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Business

Ministers Admit Divergent Euro Zone Fears

Confusion and concern seemed to be the emotions of the day as the EU Finance Ministers stepped out of a meeting in Luxembourg on Friday after discussing divergent growth rates in the euro zone.

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EU finance ministers have a changing set of problems to tackle

European Union finance ministers who met in Luxembourg on Friday expressed concerns and admitted that diverging growth rates in the euro zone were giving them a growing headache and added pressure on those already struggling to cope with the strength of the euro and high oil prices.

Luxembourg Prime Minister Jean-Claude Juncker, whose country currently holds the European Union (EU) presidency, said euro zone finance ministers voiced "serious" concerns about recent evidence suggesting that some of the euro zone's biggest economies are on different growth paths.

EU-Gipfel: Der luxemburgische Premierminister Jean Claude Juncker

Luxembourg's Prime Minister Jean Claude Juncker

While acknowledging that some differences in economic performances was "natural", Juncker said: "There are divergences that are starting to seriously concern us. These are substantial divergences in growth, these are divergences in the elements making up growth, these are divergences affecting competitiveness of the national economies of the euro zone," added Juncker, who hosted the meeting.

Germany on the mend, Italy looking broke

His comments came a day after the release of official data showing the German economy, which until recently was one of the euro zone's weakest, now enjoying rude health while the Italian economy slumped into recession.

The German data showed that Europe's largest economy clocked its fastest growth for four years in the first three months of 2005 owing to robust exports.

That contrasted sharply with figures released in Italy, revealing that the Italian economy entered a recession in the first quarter with the worst quarterly performance in six years.

The data were included in an initial estimate from the EU statistics agency Eurostat that the 12-state euro zone economy grew 0.5 percent in the first quarter from the last three months of 2004, which was slightly better than expected.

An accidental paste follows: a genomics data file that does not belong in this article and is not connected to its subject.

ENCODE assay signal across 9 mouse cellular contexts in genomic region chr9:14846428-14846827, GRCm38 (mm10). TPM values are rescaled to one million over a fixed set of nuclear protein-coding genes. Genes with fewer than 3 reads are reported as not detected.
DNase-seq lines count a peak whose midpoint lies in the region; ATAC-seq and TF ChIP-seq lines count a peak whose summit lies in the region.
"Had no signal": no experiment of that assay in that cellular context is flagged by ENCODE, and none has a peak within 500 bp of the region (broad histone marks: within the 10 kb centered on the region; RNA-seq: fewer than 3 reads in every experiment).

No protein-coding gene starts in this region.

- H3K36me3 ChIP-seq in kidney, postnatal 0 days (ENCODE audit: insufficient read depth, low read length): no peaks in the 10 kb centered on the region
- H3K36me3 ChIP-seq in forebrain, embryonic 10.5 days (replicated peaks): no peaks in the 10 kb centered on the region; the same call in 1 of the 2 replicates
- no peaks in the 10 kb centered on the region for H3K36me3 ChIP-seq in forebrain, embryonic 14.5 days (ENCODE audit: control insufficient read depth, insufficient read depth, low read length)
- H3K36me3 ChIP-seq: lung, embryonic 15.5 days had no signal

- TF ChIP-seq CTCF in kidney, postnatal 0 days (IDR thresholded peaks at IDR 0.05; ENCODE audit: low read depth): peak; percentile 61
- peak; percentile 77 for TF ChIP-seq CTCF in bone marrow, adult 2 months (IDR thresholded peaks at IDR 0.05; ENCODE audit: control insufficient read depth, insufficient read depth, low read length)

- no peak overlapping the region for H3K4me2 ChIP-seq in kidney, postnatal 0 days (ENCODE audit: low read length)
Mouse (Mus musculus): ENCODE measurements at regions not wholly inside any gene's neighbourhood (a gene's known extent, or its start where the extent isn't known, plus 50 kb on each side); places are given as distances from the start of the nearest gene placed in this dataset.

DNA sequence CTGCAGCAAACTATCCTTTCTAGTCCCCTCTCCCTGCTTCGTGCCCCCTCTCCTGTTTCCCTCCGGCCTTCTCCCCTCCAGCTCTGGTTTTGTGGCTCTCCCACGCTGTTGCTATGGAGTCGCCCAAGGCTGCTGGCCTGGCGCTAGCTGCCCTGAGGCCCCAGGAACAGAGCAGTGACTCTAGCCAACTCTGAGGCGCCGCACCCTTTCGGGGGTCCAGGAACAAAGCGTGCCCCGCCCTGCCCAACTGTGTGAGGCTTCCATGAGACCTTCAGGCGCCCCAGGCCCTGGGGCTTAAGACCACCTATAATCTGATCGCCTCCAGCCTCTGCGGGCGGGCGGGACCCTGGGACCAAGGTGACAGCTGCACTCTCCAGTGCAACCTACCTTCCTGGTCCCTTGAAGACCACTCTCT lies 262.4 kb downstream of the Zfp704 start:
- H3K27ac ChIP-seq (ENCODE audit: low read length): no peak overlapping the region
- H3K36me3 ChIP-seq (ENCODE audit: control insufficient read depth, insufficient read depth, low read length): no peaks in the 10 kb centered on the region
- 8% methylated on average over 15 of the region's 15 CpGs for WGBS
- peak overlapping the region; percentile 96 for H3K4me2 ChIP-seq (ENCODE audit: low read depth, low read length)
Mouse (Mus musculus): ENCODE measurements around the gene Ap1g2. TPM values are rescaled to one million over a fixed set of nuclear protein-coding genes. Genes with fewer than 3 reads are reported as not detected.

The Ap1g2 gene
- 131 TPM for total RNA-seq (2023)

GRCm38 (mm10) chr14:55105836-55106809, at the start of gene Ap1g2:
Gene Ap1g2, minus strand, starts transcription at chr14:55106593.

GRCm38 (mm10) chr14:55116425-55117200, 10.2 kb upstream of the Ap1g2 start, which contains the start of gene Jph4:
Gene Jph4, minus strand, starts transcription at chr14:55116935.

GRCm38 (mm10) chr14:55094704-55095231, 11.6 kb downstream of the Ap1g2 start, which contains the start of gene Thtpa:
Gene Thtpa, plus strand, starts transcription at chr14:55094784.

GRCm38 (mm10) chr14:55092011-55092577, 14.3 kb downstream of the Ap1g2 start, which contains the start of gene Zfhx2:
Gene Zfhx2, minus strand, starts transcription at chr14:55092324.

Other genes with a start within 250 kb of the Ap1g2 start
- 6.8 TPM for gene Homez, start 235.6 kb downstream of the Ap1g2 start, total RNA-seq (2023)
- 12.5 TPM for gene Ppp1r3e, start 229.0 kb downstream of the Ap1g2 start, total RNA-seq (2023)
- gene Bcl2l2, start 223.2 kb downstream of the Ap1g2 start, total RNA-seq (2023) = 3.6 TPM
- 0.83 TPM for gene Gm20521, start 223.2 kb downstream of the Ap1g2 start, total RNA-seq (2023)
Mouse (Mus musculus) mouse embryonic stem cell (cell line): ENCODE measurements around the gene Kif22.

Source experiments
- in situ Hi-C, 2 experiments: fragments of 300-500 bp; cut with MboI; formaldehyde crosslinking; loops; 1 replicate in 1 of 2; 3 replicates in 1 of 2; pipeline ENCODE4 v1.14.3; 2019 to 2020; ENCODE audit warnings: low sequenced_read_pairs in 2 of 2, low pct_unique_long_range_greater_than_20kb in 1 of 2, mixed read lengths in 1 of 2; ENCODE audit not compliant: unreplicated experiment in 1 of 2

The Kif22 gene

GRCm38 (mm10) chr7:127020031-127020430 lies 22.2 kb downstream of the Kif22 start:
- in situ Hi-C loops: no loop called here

Ups and downs across the euro zone

EU Logo mit Karte und Flagge

But the divergence in growth rates appears not to be limited only to Germany and Italy. The EU figures showed Belgian growth stalled and the Dutch economy shrinking slightly in the first quarter while EU economics commissioner Joaquin Almunia said he expected "pretty positive" growth from France when it releases first-quarter statistics.

The figures have left policymakers dazed and confused. "The bottom line would have to be described as mixed feelings," Almunia told a news conference. "Some of this data gives us reason to feel optimistic, but that has to be tempered by a rather less optimistic view."

Juncker said that the EU's executive commission was going to look more closely into the divergent trends within the euro zone although he insisted that what was really needed was structural reforms.

Although the divergent growth trends were in part due to technical and calendar-related factors, recent studies by the European Commission's economic directorate suggest that there are deeper, structural changes causing the differing growth rates.

Business driving or stalling the economies

One study released earlier this week said that Italy's export-oriented economy was suffering from weak growth because it had failed to build up internationally competitive, value-added industries. "Italy's product specialisation, unlike that of countries such as Germany or France, has not significantly changed over past decades in reaction to global economic developments," the study found.

Meanwhile, another recent study from the commission found that Germany's export industries are becoming increasingly competitive.

More painful reforms needed throughout Europe?

Deutsche Flagge und Teil der Reichstagskuppel

Analysing the recent euro zone growth data, Goldman Sachs economist Javier Perez de Azpillaga economist drew similar conclusions and said that painful reforms were the answer politicians needed to give.

"The German export performance highlights Italy's competitive shortcomings against countries both in the euro area and outside it. Unfortunately, it seems that rising unemployment and rising social discontent may be needed to prompt political and social leaders to implement the necessary reforms," he said.

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